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As Liggett agrees to new warnings
a study questions effectiveness

Philadelphia Inquirer, March 21, 1997

ROBERT S. BOYD

Research finds many adolescents don't read labels.
Nicotine is found to be the key obstacle to quitting.

INQUIRER WASHINGTON BUREAU

WASHINGTON -- Will tougher cigarette warnings work?

The Liggett Group's agreement to mark its packages with a warning that cigarettes are addictive comes after 30 years of increasingly somber cautions about the danger of tobacco.

During that time, cigarette smoking has dropped by half among adult males and by one-third among adult women. But it is increasing sharply among teenagers, when the habit is usually picked up. In fact, teenage smoking increased by 30 percent from 1991 to 1995, according to a study published yesterday by the Stanford University School of Medicine.

"Sizable proportions of adolescents are not seeing, reading and remembering cigarette warning labels,'' said the study, which surveyed 1,700 high school freshmen in San Jose. "Knowledge of warning labels was not associated with subsequent decreased smoking.'' The labels now say that smoking causes cancer, emphysema and other diseases, but do not mention addiction.

Researchers say that three out of four people who start smoking become confirmed addicts, and that 90 percent of those who try to quit each year fail. A major part of the reason is that nicotine is as addictive as cocaine and heroin, and even more habit-forming than alcohol, according to scientists who study addiction.

Using modern electronic brain-scanners, researchers can see how chemicals in tobacco smoke permanently change the way brain cells, called neurons, communicate with one another. The changes make it extremely difficult -- and often impossible -- for people to quit.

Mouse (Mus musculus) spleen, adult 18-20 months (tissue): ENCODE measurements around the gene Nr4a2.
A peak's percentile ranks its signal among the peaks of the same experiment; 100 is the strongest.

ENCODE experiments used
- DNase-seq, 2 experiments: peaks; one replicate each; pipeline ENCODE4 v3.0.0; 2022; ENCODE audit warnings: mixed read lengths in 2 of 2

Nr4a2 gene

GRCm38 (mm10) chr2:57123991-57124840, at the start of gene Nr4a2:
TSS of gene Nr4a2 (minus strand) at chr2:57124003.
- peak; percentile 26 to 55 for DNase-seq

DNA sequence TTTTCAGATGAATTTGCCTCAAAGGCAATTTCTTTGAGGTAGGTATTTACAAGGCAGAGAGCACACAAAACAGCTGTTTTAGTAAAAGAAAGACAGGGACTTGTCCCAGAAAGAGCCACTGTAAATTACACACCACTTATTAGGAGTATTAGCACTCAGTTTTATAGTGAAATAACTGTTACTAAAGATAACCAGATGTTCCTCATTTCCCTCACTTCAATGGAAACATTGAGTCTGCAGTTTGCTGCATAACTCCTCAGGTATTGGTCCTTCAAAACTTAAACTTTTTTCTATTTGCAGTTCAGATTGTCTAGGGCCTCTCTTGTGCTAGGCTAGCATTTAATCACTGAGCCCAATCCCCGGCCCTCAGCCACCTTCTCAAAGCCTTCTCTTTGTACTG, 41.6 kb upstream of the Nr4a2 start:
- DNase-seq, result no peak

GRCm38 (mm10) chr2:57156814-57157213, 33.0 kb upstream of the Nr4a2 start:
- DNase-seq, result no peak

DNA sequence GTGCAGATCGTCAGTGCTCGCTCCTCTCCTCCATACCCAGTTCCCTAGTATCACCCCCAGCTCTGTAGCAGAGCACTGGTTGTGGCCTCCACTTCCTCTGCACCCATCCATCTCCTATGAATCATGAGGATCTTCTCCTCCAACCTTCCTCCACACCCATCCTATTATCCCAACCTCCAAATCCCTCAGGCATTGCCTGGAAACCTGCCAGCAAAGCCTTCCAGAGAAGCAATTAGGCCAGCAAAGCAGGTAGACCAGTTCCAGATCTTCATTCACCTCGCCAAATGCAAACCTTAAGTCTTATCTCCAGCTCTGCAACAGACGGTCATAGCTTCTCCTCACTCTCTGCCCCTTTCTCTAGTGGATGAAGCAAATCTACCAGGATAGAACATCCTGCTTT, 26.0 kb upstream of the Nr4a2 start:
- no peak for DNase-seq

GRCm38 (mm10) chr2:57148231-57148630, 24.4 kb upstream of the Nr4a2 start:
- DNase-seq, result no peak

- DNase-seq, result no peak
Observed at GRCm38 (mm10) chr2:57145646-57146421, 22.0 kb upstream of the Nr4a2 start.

"Nicotine meets all the criteria of a highly addictive drug,'' said Jack Henningfield, an expert on drug and tobacco addiction at Penny Associates in Baltimore. Until a half-century ago, tobacco was considered neither harmful nor addictive. By the end of World War II, it was widely accepted that cigarettes were unhealthful, but not nearly as bad as hard drugs. Smokers called them "coffin nails'' as they cheerfully puffed away.

But during the 1970s, researchers began to unravel nicotine's addictive powers. In 1988, President Ronald Reagan's surgeon general, C. Everett Koop, issued a 618-page report declaring that "cigarettes are addicting in the same sense as are drugs such as heroin and cocaine.'' Koop ordered stiffer warning labels on cigarette packs. Smoking began dropping among adults, but kept rising among adolescents.

Last year, President Clinton authorized the Food and Drug Administration to regulate nicotine as a dangerous substance. The FDA's proposed rules limiting access to minors are being challenged by a coalition of tobacco companies in federal court in North Carolina.

The companies, with the exception of Liggett, deny that smoking is addictive, and point to the millions of Americans who have quit. In its settlement yesterday, Liggett, the maker of Chesterfield and other brands, agreed to add a prominent warning to each cigarette pack acknowledging that smoking is addictive and causes health problems, including lung cancer.

A colorless, oily liquid composed of carbon, hydrogen and nitrogen, nicotine itself does not cause disease. Scientists say it is the other toxic substances in tobacco smoke -- chiefly tar and carbon monoxide -- that lead to cancer of the lungs, throat and other organs.

But nicotine is indirectly responsible for the damage because it makes it so hard for smokers to quit. According to Henningfield, 5 milligrams of nicotine a day is enough to cause addiction. Each cigarette delivers about 1 milligram of nicotine into the bloodstream of a smoker.

Within 20 seconds after it hits the bloodstream, nicotine reaches the brain and is distributed among the trillions of neurons that govern thinking, memory, perception and emotion. At that point, it stimulates the production of a chemical messenger, called dopamine, that helps pass signals from one neuron to another. This excess of dopamine produces the pleasurable sensations that accompany smoking, or the "high'' that goes with cocaine.